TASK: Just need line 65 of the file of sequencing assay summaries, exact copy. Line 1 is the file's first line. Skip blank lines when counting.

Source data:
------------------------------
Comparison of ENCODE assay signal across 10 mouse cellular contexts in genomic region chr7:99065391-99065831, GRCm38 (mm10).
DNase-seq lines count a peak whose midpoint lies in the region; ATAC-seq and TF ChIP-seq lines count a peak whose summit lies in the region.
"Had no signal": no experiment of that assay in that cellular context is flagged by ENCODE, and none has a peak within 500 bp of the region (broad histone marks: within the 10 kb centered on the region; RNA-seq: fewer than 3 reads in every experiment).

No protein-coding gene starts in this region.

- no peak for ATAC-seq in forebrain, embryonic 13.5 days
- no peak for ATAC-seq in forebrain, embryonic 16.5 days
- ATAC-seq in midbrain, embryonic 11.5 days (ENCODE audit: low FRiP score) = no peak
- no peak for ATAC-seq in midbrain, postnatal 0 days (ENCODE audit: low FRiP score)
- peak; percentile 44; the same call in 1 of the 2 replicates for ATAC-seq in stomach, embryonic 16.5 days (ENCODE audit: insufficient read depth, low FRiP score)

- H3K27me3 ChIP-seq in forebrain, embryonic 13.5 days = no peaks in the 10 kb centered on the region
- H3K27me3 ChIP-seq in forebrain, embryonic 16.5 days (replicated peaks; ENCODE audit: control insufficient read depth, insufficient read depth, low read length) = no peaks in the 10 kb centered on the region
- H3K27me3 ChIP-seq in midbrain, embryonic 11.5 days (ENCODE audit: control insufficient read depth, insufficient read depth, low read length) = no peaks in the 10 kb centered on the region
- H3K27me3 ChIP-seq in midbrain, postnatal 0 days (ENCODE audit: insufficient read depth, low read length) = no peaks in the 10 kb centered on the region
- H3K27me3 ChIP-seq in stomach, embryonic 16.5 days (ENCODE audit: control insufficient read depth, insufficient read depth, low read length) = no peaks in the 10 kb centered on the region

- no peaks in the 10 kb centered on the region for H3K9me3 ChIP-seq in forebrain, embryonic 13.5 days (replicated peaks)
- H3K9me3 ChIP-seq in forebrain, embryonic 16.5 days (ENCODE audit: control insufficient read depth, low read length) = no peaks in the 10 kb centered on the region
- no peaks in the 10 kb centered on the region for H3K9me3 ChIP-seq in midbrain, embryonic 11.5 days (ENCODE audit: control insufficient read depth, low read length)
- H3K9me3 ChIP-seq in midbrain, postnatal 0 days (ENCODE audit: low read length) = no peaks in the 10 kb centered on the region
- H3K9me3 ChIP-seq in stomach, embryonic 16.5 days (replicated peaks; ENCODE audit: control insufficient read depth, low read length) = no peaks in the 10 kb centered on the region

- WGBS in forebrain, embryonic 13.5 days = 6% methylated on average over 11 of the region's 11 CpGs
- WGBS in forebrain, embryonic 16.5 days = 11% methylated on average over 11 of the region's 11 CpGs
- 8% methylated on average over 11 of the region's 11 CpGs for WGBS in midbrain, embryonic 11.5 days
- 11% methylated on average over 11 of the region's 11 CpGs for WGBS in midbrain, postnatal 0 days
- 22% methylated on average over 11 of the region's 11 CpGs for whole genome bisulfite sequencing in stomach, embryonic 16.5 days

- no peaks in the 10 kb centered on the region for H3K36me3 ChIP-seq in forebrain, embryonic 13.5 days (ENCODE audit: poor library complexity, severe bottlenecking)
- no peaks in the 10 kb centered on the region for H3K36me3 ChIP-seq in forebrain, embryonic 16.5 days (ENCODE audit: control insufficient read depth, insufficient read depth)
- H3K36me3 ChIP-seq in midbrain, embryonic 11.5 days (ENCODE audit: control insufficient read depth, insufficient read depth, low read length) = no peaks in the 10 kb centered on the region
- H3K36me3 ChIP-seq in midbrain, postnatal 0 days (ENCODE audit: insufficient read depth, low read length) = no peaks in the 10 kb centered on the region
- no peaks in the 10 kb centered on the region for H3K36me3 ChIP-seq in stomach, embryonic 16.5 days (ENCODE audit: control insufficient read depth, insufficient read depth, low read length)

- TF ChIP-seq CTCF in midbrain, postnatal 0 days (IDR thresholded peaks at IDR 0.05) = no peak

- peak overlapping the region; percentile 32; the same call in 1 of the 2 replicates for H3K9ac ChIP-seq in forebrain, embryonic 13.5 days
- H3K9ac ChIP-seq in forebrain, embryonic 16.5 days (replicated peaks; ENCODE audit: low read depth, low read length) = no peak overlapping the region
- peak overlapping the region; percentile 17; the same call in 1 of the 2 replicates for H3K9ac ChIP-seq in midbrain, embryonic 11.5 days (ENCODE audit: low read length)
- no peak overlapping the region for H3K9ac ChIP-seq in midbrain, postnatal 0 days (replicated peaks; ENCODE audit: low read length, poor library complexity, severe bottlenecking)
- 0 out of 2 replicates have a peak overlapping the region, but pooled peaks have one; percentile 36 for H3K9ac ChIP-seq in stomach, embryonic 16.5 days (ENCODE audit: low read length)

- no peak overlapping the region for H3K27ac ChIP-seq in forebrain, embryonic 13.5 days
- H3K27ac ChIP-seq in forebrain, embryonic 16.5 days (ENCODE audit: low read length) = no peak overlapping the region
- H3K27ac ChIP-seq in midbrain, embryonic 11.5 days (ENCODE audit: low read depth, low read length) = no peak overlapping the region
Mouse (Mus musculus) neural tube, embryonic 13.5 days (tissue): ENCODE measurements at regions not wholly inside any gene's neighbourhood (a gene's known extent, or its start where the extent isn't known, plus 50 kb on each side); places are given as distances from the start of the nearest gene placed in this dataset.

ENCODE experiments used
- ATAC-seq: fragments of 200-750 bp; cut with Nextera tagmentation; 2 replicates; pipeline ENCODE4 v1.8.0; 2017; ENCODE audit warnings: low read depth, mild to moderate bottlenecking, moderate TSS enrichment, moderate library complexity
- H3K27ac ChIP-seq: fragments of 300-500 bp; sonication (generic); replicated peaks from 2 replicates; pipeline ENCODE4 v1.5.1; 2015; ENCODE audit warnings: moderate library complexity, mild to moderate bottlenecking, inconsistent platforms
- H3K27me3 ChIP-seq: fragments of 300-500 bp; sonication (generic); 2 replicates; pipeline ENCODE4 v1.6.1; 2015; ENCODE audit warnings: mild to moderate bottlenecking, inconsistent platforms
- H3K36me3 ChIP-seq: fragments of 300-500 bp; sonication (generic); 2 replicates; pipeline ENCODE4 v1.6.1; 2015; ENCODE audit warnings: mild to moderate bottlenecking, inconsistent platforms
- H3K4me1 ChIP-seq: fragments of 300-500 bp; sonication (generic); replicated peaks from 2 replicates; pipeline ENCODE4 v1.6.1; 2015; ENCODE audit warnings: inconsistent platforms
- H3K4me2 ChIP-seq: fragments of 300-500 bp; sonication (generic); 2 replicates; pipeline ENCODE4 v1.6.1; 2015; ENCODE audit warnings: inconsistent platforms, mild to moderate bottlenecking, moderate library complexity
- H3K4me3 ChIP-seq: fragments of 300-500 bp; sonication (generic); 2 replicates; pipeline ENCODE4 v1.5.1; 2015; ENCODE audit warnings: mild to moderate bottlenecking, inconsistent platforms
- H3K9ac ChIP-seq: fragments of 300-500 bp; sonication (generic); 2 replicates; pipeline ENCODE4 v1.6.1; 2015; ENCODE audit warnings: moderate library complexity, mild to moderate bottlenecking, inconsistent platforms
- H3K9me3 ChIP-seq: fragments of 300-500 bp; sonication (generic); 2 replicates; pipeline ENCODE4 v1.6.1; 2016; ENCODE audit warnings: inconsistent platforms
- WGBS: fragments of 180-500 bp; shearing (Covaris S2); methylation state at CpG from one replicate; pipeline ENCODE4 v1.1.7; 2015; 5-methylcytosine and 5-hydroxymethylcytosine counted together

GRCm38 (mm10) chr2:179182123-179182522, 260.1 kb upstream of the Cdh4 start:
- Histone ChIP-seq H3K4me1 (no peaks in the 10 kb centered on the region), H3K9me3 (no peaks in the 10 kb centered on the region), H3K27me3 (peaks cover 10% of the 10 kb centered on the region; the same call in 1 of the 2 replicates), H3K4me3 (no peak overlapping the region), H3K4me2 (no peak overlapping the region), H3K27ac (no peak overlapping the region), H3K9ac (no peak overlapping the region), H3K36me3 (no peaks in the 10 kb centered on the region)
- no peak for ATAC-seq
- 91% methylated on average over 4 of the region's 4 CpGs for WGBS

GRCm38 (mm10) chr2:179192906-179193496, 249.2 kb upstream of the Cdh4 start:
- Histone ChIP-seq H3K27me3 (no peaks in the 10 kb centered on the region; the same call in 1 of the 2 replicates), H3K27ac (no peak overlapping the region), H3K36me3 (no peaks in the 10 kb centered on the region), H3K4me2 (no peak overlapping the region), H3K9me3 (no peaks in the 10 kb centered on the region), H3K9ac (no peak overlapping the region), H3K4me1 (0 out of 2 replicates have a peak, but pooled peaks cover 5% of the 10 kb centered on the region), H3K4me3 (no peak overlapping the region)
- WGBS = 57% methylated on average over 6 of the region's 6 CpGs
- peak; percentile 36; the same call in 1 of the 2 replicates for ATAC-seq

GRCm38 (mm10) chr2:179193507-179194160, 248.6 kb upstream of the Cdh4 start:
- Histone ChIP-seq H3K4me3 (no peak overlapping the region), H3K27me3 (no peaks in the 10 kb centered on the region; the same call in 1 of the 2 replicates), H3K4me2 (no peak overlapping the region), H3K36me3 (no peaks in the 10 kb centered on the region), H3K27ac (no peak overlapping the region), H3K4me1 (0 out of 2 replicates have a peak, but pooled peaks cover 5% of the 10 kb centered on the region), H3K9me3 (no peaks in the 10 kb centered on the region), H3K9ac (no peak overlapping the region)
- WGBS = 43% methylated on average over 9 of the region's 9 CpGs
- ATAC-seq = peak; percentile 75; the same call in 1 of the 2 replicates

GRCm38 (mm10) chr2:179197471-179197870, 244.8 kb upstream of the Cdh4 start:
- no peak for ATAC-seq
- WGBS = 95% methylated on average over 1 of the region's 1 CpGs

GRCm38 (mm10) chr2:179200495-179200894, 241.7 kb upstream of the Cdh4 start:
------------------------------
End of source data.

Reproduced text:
- WGBS = 95% methylated on average over 1 of the region's 1 CpGs